Some people may remember Aaron Burr as the man who fought a duel with Alexander Hamilton in which Hamilton was killed. This ended up costing Burr his political career, but Burr was to end up in much greater trouble years later. . .
Burr’s colorful story began in 1756, when he was born in Newark, New Jersey. After the death of both parents, Aaron (only 2 years old) and his sister moved in with their famous grandparents, Jonathan Edwards and his wife, Sarah. After graduating from Princeton, he became an officer in the American Revolution, fighting under famous generals Israel “Old Put” Putnam and Benedict Arnold. Like Arnold, he resented the lack of forthcoming recognition for his exploits in battle. During this time, he married a British officer’s widow ten years his senior with five children.
Afterwards, he began his career in politics, serving as New York’s attorney general and senator, one of his achievements being the abolition of slavery in New York. Coming in 4th the first time he ran for president, Burr was more successful the second time around, coming in 2nd and becoming Jefferson’s vice president. Jefferson had his hands full with Burr, especially after the duel with Hamilton. After Burr was forced to resign in the furor that resulted, he left for New Orleans, part of the newly acquired Louisiana territory, where he planned to lead an army to fight with Mexico over some of its territory. Two generals planned to help him, one being future president Andrew Jackson. The other general reported to Jefferson about Burr’s “traitorous” actions. Oddly, both Burr and the general were receiving payoffs from Spain, which ruled Mexico.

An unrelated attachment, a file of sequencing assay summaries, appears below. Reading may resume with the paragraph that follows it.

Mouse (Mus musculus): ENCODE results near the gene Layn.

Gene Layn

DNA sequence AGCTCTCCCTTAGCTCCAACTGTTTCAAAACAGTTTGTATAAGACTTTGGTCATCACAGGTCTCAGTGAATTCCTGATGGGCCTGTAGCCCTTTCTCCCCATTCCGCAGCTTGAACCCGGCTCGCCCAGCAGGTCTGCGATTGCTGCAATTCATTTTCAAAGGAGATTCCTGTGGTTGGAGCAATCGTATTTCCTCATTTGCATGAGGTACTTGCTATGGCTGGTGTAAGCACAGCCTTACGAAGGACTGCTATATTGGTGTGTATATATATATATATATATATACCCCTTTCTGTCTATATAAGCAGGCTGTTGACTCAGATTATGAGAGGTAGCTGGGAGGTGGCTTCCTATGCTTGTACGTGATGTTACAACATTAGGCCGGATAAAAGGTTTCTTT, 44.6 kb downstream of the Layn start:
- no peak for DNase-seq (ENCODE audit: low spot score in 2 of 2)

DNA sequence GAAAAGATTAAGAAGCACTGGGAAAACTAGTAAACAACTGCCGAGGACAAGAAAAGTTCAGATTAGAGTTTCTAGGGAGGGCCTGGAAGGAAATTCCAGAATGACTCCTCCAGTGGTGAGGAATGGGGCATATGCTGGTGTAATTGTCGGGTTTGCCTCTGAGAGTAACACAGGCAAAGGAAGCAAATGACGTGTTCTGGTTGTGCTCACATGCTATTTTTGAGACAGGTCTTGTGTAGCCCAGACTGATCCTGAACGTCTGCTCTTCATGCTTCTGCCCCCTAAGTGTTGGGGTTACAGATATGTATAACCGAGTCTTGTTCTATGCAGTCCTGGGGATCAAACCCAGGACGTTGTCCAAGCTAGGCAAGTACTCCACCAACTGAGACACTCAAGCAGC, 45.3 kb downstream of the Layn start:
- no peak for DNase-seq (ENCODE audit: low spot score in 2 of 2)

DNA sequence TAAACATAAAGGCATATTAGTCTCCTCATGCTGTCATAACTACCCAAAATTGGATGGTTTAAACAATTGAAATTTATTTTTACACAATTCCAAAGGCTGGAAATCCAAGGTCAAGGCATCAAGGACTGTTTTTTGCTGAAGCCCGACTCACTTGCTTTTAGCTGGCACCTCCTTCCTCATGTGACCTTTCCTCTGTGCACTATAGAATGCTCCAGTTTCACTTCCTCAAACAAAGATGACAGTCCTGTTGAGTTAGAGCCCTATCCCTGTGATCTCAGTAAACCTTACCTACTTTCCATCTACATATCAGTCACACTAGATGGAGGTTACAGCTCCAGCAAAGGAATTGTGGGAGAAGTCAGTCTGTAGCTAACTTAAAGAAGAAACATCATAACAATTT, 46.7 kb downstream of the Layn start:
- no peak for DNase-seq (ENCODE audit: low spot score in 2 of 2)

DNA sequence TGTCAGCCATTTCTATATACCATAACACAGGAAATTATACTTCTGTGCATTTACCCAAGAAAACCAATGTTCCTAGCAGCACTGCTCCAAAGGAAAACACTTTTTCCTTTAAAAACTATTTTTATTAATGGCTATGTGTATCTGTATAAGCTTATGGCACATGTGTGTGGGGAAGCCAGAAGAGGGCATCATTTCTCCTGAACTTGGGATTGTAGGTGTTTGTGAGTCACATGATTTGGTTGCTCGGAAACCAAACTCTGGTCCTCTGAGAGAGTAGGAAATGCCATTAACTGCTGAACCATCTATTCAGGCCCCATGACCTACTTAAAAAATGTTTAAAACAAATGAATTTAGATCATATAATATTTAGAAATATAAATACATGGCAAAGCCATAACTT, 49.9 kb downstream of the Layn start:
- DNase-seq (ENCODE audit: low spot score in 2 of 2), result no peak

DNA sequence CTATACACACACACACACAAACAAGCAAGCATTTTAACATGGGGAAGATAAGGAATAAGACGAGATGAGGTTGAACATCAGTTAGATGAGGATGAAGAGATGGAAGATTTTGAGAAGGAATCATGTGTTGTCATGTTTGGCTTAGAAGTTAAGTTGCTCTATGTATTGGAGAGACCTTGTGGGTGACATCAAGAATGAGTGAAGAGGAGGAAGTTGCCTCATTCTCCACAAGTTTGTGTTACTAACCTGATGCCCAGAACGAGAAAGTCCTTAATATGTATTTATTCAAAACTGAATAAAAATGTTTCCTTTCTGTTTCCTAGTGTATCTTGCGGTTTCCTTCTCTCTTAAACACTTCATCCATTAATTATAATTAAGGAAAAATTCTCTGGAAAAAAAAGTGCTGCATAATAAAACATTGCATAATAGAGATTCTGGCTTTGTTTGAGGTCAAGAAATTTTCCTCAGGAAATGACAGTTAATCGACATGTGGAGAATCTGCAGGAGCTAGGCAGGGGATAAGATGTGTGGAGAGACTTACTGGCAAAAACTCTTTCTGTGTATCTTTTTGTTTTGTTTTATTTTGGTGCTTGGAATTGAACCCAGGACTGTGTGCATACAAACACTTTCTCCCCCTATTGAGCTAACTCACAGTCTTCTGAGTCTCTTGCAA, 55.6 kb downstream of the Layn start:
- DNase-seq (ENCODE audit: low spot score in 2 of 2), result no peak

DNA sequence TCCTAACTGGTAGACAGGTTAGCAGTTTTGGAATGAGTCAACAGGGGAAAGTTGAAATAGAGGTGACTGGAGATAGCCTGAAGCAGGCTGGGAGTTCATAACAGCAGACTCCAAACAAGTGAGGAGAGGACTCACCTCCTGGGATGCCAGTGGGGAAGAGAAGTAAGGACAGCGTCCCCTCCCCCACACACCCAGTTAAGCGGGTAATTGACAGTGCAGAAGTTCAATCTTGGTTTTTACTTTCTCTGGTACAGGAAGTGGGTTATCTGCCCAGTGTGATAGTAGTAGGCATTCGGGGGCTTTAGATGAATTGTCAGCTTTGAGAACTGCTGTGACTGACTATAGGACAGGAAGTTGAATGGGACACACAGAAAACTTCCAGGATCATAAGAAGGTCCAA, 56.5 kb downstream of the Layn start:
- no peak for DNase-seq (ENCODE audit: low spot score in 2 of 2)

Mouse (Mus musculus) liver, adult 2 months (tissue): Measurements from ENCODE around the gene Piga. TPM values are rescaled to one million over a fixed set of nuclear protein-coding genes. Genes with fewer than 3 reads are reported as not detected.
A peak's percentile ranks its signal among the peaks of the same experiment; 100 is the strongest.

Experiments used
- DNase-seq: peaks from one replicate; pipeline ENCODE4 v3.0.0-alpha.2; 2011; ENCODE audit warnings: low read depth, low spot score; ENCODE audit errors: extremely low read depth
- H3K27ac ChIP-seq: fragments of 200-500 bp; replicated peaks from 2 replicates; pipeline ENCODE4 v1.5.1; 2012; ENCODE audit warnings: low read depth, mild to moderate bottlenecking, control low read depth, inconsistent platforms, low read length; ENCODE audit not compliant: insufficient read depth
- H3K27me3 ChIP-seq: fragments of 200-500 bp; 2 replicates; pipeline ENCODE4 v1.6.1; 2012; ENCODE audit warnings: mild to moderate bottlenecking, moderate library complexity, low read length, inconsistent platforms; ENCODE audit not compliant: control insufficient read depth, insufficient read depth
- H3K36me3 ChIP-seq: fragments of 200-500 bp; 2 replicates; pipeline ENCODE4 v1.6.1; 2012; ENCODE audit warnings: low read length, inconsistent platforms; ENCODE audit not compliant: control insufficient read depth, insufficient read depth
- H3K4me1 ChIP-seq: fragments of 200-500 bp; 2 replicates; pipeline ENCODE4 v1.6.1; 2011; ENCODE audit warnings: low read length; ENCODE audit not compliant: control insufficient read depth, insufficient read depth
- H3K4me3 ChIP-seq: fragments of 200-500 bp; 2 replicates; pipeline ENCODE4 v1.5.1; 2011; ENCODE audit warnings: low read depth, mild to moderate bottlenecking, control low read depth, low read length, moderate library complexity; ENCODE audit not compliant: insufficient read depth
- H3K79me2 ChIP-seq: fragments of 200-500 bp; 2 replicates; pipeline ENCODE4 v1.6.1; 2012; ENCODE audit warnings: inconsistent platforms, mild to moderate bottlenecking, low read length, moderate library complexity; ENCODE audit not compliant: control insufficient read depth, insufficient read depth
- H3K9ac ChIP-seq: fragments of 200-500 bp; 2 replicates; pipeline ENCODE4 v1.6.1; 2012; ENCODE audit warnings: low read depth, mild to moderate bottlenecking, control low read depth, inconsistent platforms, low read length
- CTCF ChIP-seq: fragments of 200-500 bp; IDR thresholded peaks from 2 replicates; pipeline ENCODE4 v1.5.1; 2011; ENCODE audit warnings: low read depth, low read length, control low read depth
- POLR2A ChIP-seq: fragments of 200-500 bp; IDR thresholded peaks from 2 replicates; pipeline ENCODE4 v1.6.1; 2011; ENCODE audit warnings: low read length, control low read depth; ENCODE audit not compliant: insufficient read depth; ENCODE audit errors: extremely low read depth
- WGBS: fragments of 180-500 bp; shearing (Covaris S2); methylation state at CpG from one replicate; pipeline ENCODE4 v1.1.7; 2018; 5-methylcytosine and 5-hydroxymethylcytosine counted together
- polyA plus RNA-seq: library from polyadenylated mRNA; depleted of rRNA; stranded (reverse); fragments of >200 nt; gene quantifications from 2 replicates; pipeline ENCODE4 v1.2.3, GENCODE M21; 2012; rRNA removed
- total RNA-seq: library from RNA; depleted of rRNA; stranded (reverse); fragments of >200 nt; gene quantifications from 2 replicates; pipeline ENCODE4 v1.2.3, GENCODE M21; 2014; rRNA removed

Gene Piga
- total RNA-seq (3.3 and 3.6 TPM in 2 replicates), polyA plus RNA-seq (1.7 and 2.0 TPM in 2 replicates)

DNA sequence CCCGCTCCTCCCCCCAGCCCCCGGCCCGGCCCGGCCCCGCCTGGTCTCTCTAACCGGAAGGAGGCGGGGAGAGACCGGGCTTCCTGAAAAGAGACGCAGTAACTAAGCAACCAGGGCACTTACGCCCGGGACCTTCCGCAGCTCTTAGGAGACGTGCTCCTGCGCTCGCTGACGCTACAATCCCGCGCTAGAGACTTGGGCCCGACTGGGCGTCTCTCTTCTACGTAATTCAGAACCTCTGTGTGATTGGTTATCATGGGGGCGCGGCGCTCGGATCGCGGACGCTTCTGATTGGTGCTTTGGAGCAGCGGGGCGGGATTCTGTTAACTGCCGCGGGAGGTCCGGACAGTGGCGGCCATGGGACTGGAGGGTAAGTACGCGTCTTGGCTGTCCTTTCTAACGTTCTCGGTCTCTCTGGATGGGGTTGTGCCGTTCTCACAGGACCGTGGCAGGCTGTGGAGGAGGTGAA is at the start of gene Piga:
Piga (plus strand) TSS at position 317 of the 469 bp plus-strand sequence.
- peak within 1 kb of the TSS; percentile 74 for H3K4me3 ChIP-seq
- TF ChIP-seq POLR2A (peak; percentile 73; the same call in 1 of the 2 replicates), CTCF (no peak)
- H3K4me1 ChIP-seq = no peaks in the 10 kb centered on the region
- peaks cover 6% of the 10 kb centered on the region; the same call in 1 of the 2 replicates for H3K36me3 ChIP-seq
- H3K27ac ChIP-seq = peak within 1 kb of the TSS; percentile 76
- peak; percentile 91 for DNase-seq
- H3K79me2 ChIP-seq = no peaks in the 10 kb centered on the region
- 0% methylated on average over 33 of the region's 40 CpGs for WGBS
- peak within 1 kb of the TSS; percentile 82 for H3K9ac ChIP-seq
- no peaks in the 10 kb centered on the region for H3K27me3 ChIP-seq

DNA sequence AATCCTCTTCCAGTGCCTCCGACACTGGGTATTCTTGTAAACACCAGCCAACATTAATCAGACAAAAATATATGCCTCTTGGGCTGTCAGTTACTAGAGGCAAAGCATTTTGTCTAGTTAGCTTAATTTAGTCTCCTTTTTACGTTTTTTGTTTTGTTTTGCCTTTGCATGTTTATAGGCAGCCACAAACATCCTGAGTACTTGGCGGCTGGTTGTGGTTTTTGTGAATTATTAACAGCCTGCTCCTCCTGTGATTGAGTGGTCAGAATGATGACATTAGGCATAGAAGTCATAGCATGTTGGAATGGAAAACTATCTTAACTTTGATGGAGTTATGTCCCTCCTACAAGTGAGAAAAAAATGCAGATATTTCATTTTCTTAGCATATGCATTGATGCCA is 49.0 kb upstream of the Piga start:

Whether Burr meant to get part of the Southwest to secede from the Union or to add territory to the U.S. is unclear, but regardless, he was arrested and brought before the Supreme Court to stand trial for treason, a charge which carried the death penalty. Although acquitted, he was forced to flee the United States for Europe due to his extreme unpopularity. After trying unsuccessfully to persuade France and Britain to help establish a new nation in the American Southwest, the incorrigible Burr eventually returned to his law practice in New York, a disappointed and broken man. But what had he been thinking?!